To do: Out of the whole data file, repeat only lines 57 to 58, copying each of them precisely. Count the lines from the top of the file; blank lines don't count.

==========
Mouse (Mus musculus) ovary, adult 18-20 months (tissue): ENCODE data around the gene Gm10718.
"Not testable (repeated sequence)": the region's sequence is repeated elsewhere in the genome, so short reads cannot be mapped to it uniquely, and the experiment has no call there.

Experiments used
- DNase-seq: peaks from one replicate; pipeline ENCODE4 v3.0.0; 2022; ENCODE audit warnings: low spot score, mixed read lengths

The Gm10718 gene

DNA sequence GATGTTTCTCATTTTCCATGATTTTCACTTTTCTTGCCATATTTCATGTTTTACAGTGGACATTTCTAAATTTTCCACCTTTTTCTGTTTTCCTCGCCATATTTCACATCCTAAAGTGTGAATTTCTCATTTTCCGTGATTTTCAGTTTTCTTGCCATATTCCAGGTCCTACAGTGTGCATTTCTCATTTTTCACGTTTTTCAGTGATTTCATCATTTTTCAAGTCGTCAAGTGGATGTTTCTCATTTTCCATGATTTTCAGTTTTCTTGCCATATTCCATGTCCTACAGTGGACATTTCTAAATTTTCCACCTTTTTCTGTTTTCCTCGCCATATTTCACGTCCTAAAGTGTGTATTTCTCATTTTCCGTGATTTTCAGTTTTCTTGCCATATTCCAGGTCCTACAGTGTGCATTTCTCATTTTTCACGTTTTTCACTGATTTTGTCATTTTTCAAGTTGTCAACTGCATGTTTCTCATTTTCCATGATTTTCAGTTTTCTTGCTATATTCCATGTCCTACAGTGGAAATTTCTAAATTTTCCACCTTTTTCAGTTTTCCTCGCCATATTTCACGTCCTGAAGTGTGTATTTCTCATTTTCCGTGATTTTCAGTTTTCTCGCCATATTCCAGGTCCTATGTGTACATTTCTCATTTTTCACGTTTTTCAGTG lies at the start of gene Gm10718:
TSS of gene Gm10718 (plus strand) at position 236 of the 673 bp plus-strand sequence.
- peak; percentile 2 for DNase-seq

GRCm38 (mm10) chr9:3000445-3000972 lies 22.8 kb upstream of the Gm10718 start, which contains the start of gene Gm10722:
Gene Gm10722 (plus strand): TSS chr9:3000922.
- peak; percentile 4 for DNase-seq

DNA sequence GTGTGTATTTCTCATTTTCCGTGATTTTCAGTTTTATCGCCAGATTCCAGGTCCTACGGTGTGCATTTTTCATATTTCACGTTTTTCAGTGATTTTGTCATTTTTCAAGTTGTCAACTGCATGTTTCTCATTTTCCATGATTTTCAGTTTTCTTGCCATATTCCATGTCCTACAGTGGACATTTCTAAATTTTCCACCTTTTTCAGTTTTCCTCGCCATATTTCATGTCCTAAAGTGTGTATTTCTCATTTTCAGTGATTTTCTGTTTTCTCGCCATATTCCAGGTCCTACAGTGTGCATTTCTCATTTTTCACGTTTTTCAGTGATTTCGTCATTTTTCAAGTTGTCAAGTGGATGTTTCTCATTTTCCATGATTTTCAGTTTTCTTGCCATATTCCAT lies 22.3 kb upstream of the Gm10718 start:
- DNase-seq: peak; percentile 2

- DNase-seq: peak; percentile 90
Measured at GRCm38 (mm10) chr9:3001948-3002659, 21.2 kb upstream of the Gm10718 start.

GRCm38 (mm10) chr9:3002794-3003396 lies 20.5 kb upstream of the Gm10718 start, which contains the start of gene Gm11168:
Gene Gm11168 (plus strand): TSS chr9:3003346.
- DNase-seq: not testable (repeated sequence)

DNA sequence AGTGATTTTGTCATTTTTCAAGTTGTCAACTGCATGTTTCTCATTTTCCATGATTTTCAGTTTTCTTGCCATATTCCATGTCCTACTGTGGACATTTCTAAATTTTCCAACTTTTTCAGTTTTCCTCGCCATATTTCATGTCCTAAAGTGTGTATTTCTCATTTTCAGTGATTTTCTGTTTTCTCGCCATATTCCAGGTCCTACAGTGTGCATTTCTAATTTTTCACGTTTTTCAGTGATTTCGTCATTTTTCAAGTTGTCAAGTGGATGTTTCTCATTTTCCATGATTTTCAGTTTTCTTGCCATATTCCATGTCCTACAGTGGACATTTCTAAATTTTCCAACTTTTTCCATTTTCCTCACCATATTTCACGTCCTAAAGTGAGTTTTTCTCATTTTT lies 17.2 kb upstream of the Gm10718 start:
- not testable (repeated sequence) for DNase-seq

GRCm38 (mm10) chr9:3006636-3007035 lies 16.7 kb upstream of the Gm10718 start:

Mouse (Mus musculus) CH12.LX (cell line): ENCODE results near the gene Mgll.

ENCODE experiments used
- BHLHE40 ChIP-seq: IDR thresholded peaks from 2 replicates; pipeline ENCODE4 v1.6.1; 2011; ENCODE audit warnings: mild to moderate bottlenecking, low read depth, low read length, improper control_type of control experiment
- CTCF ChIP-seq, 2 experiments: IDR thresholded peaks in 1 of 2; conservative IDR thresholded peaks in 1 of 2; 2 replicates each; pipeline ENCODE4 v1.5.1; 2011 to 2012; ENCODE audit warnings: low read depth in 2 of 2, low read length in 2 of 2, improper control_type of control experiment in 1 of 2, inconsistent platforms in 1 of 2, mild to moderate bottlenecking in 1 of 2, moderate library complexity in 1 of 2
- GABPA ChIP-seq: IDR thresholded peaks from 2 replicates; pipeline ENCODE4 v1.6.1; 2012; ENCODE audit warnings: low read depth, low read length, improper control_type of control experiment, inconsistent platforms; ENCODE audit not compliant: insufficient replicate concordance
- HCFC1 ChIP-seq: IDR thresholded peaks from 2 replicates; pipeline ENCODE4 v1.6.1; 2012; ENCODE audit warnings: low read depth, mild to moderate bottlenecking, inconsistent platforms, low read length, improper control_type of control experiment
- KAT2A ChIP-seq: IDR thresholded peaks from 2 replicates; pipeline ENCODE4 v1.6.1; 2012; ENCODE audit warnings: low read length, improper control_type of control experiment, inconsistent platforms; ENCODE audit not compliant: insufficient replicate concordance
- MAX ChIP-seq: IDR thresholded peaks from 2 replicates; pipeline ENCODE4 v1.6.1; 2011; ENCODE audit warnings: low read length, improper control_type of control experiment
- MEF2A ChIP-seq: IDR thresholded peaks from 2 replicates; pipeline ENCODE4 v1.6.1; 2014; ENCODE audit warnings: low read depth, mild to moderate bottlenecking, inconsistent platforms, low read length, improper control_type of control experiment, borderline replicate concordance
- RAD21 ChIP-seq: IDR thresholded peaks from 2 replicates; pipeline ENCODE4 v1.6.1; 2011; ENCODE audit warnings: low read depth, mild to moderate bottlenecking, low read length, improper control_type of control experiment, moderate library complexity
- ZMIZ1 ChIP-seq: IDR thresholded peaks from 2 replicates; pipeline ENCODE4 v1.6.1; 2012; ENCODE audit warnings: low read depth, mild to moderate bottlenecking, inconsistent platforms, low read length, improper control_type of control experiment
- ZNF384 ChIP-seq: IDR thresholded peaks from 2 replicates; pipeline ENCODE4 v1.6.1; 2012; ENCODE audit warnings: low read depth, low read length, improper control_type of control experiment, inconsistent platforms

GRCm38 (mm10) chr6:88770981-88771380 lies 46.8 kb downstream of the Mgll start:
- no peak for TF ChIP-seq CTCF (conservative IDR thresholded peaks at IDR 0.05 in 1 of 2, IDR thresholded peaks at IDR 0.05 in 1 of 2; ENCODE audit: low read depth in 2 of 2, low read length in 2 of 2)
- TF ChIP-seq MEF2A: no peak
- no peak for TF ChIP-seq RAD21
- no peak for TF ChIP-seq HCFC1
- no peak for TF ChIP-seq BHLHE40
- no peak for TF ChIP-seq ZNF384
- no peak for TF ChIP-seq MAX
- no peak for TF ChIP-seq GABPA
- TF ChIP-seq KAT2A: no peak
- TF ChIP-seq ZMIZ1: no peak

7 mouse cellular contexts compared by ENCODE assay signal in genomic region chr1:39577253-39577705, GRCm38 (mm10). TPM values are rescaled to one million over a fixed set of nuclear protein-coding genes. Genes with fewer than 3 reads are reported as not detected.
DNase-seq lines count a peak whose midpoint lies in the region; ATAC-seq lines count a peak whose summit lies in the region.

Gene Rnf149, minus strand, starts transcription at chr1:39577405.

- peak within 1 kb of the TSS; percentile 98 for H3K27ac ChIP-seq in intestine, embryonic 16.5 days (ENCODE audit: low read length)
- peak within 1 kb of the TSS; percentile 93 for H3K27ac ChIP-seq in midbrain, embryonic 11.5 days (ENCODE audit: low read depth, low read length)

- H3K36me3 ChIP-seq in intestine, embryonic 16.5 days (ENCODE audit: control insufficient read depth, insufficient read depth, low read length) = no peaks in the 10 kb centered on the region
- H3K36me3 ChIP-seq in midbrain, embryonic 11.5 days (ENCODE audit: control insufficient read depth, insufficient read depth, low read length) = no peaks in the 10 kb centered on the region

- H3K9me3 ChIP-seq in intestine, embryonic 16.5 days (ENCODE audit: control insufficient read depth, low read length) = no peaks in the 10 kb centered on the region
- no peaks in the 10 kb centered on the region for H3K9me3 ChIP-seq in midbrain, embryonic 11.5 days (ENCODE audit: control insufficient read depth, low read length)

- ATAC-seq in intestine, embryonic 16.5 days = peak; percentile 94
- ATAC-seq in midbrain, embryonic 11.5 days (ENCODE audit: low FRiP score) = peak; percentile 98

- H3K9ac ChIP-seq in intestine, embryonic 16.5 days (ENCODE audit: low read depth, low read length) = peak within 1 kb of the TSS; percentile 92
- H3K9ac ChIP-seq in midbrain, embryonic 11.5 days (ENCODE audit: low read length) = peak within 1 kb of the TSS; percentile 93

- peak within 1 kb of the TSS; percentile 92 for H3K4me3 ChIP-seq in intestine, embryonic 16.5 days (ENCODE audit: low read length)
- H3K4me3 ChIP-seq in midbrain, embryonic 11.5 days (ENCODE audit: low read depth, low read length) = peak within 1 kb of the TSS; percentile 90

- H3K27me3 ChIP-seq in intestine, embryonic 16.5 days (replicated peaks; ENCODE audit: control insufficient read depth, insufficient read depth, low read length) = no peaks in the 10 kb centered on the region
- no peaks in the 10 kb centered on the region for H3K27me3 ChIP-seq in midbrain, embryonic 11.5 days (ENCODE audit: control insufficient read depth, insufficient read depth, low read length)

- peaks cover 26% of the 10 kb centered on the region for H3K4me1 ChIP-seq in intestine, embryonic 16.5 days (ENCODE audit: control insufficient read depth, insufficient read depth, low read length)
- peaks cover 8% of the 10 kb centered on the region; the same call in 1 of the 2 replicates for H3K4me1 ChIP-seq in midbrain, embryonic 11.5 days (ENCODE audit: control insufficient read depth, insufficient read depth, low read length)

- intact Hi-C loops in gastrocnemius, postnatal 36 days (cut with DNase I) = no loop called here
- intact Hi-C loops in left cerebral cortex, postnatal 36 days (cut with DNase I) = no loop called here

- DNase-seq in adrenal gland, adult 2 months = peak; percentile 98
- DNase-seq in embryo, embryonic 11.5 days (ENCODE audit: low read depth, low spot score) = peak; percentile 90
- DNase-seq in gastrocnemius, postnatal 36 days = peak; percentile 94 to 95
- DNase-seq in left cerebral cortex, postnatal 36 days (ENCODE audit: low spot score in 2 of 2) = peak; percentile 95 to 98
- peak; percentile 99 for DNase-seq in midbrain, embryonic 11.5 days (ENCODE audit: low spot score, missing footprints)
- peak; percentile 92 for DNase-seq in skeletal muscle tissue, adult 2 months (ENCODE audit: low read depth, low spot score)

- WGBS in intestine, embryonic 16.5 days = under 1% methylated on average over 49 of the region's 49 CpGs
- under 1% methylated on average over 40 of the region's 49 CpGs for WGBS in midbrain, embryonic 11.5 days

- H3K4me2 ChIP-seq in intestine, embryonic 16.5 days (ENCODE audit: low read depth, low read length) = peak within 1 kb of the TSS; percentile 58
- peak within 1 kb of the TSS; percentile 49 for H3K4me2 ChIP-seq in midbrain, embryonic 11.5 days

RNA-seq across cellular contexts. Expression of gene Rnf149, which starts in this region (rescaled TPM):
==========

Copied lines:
- H3K9ac ChIP-seq in midbrain, embryonic 11.5 days (ENCODE audit: low read length) = peak within 1 kb of the TSS; percentile 93

- peak within 1 kb of the TSS; percentile 92 for H3K4me3 ChIP-seq in intestine, embryonic 16.5 days (ENCODE audit: low read length)